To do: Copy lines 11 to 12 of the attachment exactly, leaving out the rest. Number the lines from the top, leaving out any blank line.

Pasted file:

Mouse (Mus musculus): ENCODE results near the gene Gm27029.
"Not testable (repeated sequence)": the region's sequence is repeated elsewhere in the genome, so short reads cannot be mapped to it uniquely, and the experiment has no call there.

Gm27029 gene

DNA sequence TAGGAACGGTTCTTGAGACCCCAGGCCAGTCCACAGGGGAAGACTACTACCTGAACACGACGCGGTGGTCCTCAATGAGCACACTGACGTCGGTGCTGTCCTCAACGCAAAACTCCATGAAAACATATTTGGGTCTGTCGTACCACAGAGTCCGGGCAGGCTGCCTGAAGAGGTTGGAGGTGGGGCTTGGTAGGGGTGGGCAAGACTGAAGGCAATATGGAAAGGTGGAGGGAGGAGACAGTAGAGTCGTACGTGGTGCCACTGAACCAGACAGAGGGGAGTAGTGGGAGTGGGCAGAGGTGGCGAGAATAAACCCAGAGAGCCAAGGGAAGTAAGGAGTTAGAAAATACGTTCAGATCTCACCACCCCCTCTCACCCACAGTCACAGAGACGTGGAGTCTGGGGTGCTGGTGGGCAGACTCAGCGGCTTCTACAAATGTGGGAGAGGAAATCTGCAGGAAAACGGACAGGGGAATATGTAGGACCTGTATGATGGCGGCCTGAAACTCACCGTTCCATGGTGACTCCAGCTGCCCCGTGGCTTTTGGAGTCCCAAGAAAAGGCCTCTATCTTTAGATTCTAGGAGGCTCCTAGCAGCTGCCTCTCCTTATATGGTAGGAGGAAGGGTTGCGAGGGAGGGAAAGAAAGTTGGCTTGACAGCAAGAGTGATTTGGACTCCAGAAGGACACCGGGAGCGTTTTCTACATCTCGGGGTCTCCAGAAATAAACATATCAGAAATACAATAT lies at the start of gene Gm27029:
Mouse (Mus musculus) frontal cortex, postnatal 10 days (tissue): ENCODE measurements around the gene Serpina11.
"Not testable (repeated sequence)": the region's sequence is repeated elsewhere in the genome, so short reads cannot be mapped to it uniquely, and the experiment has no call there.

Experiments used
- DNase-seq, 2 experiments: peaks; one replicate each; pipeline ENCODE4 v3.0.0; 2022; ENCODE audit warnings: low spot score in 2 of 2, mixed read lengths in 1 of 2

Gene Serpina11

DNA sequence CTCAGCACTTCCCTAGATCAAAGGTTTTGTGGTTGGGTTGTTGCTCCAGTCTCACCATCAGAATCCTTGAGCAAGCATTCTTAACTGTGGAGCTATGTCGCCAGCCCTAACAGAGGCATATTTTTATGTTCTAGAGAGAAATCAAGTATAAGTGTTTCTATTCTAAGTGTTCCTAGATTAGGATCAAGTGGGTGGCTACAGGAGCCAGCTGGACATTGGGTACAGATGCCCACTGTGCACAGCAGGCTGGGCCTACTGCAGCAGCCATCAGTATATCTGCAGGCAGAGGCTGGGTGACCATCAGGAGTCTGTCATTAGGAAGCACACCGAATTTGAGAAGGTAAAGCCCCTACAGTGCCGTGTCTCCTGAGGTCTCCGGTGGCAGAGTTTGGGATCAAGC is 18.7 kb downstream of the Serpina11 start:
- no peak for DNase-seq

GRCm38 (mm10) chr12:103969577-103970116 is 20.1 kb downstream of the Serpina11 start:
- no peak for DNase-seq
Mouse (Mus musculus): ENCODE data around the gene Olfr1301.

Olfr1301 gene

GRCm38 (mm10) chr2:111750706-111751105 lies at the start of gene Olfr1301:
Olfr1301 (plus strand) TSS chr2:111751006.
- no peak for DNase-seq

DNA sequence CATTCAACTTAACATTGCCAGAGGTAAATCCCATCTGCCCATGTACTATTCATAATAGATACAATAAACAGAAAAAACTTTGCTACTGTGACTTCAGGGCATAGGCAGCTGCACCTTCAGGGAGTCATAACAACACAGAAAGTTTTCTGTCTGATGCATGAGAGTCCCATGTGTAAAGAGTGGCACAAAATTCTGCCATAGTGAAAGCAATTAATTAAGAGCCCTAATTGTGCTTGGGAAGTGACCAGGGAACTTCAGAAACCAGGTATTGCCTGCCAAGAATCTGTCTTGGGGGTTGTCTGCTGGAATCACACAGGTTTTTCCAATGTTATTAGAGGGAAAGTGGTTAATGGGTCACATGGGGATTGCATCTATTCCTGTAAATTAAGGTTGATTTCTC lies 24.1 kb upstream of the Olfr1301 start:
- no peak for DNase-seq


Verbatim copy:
- no peak for DNase-seq

GRCm38 (mm10) chr12:103969577-103970116 is 20.1 kb downstream of the Serpina11 start: